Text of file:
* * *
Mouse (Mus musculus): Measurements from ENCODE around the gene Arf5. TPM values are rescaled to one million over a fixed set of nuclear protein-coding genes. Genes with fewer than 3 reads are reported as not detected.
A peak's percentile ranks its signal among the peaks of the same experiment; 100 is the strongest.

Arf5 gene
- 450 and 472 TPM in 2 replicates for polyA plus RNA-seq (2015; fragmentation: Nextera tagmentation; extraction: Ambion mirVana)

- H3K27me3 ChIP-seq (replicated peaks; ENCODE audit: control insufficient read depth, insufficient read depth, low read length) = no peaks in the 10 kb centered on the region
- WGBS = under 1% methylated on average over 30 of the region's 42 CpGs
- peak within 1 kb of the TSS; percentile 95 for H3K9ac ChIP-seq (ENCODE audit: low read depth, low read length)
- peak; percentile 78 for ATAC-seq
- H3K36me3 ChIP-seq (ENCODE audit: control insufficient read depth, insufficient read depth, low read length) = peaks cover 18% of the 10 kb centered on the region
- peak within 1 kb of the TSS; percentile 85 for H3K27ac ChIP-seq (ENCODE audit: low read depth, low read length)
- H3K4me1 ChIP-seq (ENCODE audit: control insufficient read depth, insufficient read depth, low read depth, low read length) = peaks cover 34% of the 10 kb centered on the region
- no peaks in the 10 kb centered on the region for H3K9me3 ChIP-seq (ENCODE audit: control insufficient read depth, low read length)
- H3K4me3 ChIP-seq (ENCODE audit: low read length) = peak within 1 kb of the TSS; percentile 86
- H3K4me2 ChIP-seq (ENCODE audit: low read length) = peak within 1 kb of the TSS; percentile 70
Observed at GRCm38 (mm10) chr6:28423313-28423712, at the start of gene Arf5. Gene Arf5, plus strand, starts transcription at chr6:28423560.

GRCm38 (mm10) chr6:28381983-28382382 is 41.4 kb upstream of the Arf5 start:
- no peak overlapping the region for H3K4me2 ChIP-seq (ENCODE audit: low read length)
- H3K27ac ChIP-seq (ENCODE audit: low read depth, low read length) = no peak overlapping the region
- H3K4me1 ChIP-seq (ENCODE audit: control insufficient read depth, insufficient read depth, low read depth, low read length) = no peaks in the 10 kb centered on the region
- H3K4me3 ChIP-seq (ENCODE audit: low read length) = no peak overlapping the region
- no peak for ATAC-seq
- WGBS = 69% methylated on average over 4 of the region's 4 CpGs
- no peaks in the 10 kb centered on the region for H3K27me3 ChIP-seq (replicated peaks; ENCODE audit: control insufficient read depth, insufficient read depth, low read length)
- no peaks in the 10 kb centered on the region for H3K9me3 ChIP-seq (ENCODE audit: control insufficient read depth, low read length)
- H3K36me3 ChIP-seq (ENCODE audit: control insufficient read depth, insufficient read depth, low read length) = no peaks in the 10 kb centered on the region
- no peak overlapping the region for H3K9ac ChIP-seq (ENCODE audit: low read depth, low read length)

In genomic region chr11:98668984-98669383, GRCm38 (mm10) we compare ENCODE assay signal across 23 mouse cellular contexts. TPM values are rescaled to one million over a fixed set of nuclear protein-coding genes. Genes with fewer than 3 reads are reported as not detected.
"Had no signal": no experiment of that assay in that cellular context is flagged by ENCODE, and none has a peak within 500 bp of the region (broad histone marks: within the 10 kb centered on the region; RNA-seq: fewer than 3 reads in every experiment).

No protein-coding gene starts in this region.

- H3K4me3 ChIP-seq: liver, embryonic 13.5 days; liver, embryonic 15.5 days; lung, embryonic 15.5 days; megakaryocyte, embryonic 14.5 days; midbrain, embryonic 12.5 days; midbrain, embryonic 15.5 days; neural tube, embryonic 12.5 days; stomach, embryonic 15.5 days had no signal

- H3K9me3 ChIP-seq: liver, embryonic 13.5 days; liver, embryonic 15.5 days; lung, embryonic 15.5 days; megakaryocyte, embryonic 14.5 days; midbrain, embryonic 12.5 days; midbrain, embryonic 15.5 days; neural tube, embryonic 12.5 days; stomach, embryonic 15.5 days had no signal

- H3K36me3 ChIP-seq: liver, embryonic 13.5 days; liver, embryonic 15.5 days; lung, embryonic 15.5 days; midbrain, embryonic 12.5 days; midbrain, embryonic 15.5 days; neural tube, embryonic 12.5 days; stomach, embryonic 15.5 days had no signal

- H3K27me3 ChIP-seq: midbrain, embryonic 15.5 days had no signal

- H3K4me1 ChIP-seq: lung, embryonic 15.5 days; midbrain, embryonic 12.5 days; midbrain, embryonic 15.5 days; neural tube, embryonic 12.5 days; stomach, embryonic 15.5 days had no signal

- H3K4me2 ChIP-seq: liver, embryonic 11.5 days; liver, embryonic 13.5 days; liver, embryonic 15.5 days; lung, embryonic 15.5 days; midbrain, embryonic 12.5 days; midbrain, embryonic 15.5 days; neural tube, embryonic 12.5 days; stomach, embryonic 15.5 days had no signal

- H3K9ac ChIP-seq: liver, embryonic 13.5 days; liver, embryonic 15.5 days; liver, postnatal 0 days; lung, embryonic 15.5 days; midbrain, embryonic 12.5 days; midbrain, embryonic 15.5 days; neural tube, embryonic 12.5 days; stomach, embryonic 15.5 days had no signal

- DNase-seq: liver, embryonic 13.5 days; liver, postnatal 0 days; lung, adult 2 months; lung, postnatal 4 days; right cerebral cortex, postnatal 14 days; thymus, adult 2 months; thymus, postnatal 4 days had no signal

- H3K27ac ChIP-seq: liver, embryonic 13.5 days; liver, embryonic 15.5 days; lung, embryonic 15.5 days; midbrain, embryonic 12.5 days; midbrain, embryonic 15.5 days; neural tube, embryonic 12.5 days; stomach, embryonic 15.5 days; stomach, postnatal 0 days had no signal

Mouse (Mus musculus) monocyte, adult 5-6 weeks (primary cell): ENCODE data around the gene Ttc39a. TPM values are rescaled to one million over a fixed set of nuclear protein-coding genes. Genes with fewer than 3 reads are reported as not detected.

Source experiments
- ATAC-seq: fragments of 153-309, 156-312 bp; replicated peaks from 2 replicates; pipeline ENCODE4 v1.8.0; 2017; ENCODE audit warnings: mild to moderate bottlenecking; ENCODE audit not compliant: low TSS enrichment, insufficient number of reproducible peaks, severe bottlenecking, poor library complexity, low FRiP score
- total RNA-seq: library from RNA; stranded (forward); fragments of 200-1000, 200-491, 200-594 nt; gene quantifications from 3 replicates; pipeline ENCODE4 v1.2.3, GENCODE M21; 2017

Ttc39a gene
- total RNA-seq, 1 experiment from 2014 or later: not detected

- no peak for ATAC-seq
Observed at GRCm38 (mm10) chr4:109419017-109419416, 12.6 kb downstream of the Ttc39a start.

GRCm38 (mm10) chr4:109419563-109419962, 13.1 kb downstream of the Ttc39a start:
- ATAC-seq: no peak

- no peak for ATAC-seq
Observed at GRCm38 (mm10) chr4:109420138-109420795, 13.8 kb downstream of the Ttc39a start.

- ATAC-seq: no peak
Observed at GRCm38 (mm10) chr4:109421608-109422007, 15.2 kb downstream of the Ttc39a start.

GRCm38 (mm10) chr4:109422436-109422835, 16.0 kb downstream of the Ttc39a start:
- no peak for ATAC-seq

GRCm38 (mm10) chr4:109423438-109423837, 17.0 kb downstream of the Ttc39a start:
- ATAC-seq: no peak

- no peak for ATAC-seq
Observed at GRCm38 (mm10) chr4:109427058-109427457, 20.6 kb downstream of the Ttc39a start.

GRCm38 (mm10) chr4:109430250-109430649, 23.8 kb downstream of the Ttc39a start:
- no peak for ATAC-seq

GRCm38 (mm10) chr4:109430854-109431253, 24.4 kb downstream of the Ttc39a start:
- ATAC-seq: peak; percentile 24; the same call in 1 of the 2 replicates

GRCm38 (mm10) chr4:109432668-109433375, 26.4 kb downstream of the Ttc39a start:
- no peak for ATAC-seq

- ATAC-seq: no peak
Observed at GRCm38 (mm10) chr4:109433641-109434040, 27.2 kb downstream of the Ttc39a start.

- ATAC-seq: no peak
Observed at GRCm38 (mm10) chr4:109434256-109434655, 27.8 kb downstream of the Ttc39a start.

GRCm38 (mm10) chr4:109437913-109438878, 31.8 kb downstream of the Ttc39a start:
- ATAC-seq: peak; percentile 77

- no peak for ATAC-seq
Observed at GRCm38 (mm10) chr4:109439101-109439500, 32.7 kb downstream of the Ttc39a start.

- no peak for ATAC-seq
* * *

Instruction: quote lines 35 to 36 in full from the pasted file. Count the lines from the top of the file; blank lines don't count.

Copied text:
- H3K4me2 ChIP-seq: liver, embryonic 11.5 days; liver, embryonic 13.5 days; liver, embryonic 15.5 days; lung, embryonic 15.5 days; midbrain, embryonic 12.5 days; midbrain, embryonic 15.5 days; neural tube, embryonic 12.5 days; stomach, embryonic 15.5 days had no signal

- H3K9ac ChIP-seq: liver, embryonic 13.5 days; liver, embryonic 15.5 days; liver, postnatal 0 days; lung, embryonic 15.5 days; midbrain, embryonic 12.5 days; midbrain, embryonic 15.5 days; neural tube, embryonic 12.5 days; stomach, embryonic 15.5 days had no signal